A Brain-Recording Device That Melts Into Place


According to an article published online in Nature Materials (18 April 2010), scientists have developed a brain implant that essentially melts into place, snugly fitting to the brain’s surface. The technology could pave the way for better devices to monitor and control seizures, and to transmit signals from the brain past damaged parts of the spinal cord. The study showed that the ultrathin flexible implants, made partly from silk, can record brain activity more faithfully than thicker implants embedded with similar electronics. Currently, the simplest devices for recording from the brain are needle-like electrodes that can penetrate deep into brain tissue. More state-of-the-art devices, called micro-electrode arrays, consist of dozens of semi-flexible wire electrodes, usually fixed to rigid silicon grids that do not conform to the brain’s shape. According to the authors, in people with epilepsy, the arrays could be used to detect when seizures first begin, and deliver pulses to shut the seizures down. In people with spinal cord injuries, the technology has promise for reading complex signals in the brain that direct movement, and routing those signals to healthy muscles or prosthetic devices. The implants contain metal electrodes that are 500 microns thick, or about five times the thickness of a human hair. The absence of sharp electrodes and rigid surfaces should improve safety, with less damage to brain tissue. Also, the implants’ ability to mold to the brain’s surface could provide better stability; the brain sometimes shifts in the skull and the implant could move with it. Finally, by spreading across the brain, the implants have the potential to capture the activity of large networks of brain cells. Besides its flexibility, silk was chosen as the base material because it is durable enough to undergo patterning of thin metal traces for electrodes and other electronics. It can also be engineered to avoid inflammatory reactions, and to dissolve at controlled time points, from almost immediately after implantation to years later. The electrode arrays can be printed onto layers of polyimide (a type of plastic) and silk, which can then be positioned on the brain. In the current study, the researchers approached the design of a brain implant by first optimizing the mechanics of silk films and their ability to hug the brain. They tested electrode arrays of varying thickness on complex objects, brain models and ultimately in the brains of living, anesthetized animals. The arrays consisted of 30 electrodes in a 5×6 pattern on an ultrathin layer of polyimide – with or without a silk base. These experiments led to the development of an array with a mesh base of polyimide and silk that dissolves once it makes contact with the brain – so that the array ends up tightly hugging the brain. Next, they tested the ability of these implants to record the animals’ brain activity. By recording signals from the brain’s visual center in response to visual stimulation, they found that the ultrathin polyimide-silk arrays captured more robust signals compared to thicker implants. In the future, the researchers hope to design implants that are more densely packed with electrodes to achieve higher resolution recordings.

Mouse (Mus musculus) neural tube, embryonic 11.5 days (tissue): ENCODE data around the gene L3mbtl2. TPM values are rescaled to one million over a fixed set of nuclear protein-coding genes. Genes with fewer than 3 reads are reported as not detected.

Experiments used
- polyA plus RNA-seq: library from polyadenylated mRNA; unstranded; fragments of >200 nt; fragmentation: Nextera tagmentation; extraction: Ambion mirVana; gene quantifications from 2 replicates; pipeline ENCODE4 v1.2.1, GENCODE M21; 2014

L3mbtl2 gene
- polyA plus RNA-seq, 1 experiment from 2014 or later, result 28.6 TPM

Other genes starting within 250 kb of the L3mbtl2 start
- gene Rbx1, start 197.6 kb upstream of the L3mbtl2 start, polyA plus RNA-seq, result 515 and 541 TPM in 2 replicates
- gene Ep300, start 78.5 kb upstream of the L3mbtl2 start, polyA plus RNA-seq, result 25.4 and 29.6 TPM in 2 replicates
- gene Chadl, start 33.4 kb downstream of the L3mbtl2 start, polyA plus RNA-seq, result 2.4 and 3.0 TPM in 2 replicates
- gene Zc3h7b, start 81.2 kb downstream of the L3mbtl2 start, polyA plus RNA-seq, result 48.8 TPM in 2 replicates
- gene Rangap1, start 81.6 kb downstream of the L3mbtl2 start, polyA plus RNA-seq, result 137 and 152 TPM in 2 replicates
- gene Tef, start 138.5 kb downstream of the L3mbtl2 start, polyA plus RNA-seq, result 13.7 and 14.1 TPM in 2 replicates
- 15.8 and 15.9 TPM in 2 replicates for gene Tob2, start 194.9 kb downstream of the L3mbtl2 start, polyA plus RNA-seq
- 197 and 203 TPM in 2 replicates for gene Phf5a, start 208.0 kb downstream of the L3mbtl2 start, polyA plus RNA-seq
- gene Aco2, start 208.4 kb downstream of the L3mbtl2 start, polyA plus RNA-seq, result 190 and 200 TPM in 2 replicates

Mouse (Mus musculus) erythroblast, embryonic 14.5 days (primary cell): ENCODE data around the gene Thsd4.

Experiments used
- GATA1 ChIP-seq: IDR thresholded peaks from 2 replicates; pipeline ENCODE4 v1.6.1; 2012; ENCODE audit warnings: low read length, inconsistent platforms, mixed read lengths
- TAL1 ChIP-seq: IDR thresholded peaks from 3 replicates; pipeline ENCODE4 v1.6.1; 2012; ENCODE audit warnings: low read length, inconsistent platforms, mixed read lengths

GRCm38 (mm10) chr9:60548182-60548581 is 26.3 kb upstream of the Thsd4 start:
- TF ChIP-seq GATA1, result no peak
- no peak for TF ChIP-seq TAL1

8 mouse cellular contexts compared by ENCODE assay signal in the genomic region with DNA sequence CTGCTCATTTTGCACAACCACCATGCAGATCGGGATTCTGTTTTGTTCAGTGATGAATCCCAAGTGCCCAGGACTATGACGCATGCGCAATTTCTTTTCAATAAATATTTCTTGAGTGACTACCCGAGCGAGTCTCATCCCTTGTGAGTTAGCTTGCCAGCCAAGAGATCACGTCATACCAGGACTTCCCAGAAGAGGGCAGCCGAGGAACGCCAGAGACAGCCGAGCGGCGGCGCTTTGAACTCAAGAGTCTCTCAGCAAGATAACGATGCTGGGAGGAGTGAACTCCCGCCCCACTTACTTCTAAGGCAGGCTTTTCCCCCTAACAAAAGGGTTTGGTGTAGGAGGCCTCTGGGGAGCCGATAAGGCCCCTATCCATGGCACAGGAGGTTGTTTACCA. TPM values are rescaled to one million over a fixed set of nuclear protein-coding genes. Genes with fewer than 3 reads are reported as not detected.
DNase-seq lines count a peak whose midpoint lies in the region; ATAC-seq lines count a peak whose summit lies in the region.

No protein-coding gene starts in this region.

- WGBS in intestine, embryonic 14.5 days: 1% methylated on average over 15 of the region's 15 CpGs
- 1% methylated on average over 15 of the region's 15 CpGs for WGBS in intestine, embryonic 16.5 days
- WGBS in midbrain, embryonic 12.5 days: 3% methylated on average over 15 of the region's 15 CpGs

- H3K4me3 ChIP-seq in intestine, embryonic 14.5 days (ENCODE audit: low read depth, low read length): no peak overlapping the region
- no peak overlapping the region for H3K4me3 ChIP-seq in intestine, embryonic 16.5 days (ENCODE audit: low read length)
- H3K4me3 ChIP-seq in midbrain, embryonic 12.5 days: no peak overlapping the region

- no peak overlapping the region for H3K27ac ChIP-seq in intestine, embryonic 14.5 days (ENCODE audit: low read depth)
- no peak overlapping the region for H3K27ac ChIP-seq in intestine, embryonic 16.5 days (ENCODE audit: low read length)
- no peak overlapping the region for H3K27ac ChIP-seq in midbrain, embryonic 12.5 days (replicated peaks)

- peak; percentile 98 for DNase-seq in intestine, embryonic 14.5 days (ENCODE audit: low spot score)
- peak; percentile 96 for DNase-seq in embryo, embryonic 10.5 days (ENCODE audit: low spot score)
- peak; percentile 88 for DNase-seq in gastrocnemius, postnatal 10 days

Filed Under News | Leave a Comment

Expression of Proteins Linked to Poor Outcome in Women with Ovarian Cancer


According to an article published online in Cancer (19 April 2010), scientists have established the presence of certain proteins in ovarian cancer tissues and have linked these proteins to poor survival rates in women with advanced stages of the disease. The proteins in question belong to the nuclear factor kappa Beta (NF-kB) family. NF-kB controls many processes within the cell including cell survival and proliferation, inflammation, immune responses, and cellular responses to stress. Abnormalities in NF-kB signaling have been found in several types of cancer, including ovarian cancer, but the mechanism and importance of such alterations in ovarian cancer was not defined. To address these knowledge gaps, the research team investigated the expression of NF-kB-related proteins in the cells of tumor tissue obtained at surgery from 33 previously untreated women who were newly diagnosed with advanced epithelial ovarian cancer. The patients had similar stage (all late stage), grade, and type of disease. All patients were treated with a three-drug regimen of standard chemotherapy agents in an NCI clinical trial that was conducted at the NIH Clinical Research Center. To assess NF-kB family members and associated proteins in ovarian tumor cells, the study used immunohistochemistry, a method that uses antibodies-a type of protein that the body’s immune system produces when it detects harmful substances-to identify specific molecules in tissue specimens. Subsequently, they looked for associations between the percentage of tumor cells in individual proteins and patient outcomes. The data revealed that the presence of one NF-kB family member-p50-in more than one-quarter of the cells was associated with poor survival. Low-frequency or nonexpression of a target gene, matrix metallopeptidase 9 (MMP9), was also associated with poor prognosis. Further, the team identified two NF-kB family members-p65 and RelB-and a protein called IKKa that plays a role in promoting inflammation, that were frequently expressed in the same cells, providing more evidence that NF-kB is active in some ovarian cancers. It is possible that the NF-kB activity in these cancers could increase their growth and/or resistance to treatment.

Gene-Expression Profiling for Rejection Surveillance after Cardiac Transplantation